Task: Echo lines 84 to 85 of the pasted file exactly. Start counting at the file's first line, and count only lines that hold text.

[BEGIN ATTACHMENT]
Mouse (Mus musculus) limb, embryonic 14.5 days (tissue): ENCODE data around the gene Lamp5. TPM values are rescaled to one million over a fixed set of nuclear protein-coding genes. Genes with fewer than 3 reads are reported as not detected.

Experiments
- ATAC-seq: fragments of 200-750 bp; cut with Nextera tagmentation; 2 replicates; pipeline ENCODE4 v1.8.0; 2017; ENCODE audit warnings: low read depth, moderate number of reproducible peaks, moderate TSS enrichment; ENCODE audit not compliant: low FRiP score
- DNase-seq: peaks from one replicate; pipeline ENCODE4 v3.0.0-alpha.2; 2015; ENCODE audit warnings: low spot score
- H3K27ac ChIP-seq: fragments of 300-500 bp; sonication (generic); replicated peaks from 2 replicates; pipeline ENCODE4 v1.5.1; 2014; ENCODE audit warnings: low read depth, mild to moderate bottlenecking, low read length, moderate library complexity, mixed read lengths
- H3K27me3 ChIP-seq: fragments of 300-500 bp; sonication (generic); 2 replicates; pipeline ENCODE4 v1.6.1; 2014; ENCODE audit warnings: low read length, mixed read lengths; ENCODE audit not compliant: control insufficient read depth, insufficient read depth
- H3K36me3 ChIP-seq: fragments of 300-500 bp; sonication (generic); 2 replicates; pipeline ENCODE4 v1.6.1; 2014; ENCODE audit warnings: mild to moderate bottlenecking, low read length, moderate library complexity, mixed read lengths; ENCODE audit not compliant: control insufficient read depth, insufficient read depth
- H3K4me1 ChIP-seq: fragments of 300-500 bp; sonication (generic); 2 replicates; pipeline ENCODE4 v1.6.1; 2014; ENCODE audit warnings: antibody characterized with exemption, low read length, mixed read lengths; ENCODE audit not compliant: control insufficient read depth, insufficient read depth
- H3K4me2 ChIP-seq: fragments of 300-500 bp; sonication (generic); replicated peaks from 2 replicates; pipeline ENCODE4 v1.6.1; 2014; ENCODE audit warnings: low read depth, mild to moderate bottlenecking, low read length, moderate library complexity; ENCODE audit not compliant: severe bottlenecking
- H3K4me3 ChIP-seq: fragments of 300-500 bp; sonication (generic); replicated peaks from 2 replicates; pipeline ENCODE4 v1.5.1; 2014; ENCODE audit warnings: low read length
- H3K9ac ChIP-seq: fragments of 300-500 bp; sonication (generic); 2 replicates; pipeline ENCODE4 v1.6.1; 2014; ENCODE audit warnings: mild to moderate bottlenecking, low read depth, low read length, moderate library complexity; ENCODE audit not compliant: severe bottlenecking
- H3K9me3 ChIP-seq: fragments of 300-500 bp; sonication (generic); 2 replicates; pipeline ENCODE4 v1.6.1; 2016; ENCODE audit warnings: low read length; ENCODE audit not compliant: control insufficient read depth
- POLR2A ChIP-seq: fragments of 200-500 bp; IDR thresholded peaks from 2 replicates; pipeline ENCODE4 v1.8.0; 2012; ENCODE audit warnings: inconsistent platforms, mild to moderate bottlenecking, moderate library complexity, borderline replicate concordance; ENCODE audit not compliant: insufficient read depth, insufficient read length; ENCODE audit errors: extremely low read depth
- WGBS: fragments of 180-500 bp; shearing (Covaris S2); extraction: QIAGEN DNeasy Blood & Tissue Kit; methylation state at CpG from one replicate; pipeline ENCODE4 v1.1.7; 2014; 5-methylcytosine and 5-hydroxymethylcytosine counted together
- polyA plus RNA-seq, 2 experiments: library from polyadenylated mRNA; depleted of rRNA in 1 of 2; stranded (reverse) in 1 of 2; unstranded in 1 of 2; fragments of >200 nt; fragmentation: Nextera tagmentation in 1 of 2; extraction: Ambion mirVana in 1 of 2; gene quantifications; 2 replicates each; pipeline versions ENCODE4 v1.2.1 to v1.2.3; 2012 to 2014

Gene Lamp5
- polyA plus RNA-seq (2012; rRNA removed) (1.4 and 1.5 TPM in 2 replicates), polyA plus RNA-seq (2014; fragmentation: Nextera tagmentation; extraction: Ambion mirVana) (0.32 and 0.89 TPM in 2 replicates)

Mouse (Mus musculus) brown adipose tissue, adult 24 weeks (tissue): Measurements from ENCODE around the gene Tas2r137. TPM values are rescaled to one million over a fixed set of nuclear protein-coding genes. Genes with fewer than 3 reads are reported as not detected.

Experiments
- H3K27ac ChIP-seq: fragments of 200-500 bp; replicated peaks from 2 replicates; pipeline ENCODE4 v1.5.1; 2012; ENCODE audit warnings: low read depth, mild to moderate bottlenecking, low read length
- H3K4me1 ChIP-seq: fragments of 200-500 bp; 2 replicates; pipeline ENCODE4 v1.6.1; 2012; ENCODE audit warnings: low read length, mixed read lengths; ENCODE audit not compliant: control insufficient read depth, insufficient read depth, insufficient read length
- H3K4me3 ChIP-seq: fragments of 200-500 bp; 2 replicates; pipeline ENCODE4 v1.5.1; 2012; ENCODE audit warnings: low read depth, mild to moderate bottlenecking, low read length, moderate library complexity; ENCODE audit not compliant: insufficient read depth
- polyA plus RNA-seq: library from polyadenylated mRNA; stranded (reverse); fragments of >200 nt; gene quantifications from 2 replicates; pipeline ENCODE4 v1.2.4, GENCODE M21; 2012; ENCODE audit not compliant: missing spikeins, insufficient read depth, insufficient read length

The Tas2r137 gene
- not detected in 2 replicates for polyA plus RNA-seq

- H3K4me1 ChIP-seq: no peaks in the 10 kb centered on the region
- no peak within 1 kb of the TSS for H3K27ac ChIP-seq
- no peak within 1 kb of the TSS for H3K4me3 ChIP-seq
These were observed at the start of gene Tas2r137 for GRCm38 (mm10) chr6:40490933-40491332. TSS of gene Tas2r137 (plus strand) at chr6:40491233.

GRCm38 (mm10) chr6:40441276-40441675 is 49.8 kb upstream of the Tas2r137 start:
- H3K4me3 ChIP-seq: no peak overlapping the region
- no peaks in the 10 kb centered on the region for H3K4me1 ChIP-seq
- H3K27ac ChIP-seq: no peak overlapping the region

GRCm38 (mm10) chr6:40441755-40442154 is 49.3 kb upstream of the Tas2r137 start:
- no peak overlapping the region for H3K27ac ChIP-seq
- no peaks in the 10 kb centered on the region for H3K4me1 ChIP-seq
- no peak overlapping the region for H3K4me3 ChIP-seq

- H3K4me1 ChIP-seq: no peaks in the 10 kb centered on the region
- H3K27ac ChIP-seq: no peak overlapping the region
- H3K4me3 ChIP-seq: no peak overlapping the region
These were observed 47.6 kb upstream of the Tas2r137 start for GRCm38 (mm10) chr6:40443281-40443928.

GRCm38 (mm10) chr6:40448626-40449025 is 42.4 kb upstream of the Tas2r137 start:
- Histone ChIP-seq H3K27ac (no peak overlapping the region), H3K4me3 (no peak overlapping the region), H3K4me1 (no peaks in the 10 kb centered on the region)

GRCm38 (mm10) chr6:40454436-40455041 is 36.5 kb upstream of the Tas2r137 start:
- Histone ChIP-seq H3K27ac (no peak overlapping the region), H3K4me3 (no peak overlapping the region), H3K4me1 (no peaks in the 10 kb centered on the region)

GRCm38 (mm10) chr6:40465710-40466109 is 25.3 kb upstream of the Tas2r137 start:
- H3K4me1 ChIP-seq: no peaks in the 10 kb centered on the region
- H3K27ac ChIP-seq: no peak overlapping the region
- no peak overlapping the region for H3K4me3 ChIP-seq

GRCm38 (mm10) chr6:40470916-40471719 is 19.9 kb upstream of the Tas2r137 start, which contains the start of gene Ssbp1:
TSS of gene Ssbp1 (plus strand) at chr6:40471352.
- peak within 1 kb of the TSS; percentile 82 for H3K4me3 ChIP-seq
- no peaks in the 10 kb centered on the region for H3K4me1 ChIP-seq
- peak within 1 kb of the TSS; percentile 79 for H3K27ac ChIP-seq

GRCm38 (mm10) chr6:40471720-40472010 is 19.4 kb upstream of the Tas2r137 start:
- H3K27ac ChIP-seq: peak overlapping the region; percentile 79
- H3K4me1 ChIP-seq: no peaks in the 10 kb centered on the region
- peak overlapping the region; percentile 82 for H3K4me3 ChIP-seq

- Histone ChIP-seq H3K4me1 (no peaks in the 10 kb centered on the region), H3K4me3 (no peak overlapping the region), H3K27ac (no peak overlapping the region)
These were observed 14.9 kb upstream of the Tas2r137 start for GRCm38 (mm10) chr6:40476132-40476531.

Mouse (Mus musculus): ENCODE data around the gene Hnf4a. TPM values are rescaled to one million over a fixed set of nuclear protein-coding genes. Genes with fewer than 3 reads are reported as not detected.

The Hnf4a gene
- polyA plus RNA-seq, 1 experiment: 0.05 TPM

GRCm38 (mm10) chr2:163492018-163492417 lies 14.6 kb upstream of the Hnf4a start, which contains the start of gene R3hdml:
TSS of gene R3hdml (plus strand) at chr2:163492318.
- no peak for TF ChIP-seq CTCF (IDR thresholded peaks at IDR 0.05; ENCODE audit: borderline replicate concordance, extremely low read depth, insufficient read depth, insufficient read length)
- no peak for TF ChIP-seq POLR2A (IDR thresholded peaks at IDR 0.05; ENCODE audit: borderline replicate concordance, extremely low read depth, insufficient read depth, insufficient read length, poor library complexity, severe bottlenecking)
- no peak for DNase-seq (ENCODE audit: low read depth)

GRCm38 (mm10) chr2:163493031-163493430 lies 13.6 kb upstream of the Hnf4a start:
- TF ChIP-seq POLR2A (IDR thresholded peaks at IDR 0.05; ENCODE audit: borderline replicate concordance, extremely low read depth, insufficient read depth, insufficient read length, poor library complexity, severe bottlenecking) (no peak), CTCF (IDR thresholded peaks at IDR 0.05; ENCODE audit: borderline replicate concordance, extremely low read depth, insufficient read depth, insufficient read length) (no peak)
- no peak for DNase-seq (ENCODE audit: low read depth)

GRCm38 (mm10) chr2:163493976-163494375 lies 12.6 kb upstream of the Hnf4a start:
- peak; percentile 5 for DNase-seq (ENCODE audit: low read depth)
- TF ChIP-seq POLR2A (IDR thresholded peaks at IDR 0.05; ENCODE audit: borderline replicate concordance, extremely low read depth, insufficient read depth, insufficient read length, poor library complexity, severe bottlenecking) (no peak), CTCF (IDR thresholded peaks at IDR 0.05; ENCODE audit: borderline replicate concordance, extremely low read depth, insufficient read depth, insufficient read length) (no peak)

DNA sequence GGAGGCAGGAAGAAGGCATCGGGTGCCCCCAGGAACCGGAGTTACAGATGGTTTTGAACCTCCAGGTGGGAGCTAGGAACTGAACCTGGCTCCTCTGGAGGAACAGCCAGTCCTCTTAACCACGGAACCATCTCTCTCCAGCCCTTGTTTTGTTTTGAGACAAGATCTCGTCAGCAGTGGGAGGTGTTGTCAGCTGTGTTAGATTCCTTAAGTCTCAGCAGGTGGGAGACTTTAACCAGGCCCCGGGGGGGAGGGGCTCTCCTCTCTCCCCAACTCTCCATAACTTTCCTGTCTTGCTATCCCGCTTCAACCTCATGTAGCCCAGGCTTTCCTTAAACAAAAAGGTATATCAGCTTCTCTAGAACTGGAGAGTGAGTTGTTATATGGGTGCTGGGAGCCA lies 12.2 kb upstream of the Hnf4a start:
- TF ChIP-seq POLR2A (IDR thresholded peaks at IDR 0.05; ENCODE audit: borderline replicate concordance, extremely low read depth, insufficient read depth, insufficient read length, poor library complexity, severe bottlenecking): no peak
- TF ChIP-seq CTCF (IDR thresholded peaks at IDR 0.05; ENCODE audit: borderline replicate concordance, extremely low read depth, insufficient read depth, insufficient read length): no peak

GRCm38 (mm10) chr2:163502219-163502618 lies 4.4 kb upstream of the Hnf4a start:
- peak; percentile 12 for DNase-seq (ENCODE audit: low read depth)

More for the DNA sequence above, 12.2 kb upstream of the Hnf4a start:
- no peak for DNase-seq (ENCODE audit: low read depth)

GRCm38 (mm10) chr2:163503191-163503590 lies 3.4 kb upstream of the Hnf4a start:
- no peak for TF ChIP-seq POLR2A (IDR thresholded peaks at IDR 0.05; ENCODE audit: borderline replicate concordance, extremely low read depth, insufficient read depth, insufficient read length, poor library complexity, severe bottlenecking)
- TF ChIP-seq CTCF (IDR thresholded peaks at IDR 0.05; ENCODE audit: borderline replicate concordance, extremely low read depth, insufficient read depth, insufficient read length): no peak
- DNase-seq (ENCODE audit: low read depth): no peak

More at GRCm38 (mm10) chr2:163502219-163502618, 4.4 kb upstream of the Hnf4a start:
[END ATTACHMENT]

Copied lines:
- TF ChIP-seq CTCF (IDR thresholded peaks at IDR 0.05; ENCODE audit: borderline replicate concordance, extremely low read depth, insufficient read depth, insufficient read length): no peak
- DNase-seq (ENCODE audit: low read depth): no peak